The Regional Repercussions of Honduras’s Botched Election
Once again, a serious breach of representative democracy has occurred in Latin America. Despite all the regional legal tools that have been created in recent years, an unfair and scarcely free election was probably stolen, or at best, tainted to the point that the result cannot be considered reliable.
MEXICO CITY – In Honduras, stolen elections, followed by accusations of fraud, street demonstrations, and military repression, are business as usual. So it wasn’t exactly shocking when the presidential election in late November, marred by numerous irregularities in the vote count, led to all three. But the consequences are likely to reverberate throughout Latin America.
Decades of foreign intervention in Honduras have caused the country’s current predicament. From 1903 until 1925, Honduras faced continuing incursions by United States troops. In the 1980s, during the violent US-backed effort to bring about regime change in neighboring Nicaragua, Honduras was turned into what some in the military jokingly referred to as “the world’s only land-based aircraft carrier.” Today, it functions as an important transit point for drugs shipped from South America to the US.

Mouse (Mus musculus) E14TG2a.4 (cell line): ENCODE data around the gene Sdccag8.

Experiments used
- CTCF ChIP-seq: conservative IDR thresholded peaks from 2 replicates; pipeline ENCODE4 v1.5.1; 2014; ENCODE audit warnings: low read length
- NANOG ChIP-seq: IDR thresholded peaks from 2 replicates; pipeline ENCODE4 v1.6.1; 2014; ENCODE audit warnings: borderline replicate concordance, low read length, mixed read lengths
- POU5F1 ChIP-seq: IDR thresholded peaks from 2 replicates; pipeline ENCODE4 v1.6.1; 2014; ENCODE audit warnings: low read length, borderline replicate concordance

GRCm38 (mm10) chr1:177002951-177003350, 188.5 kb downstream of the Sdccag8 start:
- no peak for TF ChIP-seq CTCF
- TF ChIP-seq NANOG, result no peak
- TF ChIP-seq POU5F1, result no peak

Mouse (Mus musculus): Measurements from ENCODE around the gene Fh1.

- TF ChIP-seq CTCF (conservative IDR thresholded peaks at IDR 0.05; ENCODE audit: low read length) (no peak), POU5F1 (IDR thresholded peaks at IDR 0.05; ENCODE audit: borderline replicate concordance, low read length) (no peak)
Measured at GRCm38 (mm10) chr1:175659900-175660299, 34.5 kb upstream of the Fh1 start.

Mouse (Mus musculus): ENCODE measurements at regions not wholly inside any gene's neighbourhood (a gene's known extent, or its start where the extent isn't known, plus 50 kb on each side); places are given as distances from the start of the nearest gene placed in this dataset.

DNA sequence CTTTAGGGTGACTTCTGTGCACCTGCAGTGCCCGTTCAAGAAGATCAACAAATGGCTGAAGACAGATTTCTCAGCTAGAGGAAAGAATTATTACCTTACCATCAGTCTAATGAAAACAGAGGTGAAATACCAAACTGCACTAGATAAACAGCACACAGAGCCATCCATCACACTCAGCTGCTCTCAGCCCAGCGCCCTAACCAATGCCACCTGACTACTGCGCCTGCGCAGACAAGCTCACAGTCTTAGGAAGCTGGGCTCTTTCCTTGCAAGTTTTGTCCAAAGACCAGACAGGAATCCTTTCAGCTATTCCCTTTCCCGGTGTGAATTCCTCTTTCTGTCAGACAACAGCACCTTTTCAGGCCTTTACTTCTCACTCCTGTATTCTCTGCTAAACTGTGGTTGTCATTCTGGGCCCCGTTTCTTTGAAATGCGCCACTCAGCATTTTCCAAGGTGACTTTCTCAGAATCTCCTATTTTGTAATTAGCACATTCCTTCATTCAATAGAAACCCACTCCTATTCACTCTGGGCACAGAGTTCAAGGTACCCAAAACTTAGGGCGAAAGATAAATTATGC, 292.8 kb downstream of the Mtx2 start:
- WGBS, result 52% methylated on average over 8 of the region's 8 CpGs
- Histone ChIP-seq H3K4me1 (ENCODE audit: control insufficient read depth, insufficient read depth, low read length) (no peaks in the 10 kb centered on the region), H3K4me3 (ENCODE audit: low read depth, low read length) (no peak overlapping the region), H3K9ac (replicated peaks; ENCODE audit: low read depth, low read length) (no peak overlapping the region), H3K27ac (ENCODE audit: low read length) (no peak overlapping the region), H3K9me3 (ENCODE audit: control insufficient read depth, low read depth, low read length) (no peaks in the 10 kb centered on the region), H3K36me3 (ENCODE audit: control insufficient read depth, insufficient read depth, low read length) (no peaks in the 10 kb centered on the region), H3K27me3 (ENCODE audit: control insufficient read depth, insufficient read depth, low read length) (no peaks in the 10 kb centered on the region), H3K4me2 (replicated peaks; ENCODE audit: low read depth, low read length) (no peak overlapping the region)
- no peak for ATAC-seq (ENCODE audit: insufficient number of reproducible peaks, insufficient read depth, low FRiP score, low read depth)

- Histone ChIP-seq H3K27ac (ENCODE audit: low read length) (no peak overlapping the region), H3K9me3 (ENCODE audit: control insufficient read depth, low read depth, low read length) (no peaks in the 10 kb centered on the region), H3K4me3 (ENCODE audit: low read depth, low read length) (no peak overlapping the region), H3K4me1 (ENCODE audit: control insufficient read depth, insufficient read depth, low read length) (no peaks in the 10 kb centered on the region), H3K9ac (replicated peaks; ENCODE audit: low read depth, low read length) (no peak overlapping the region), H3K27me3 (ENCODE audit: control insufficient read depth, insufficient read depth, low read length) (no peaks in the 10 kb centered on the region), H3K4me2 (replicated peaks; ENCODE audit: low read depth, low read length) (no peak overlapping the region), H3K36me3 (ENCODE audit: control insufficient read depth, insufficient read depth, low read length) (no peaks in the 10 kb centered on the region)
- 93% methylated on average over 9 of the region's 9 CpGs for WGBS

But, in recent years, there have been efforts by foreign powers to play a more constructive role. In particular, America’s previous president, Barack Obama, committed the US to putting aside decades of mutual recrimination with its Latin American neighbors, and facilitated the development of an Inter-American system of collective defense of democracy and human rights.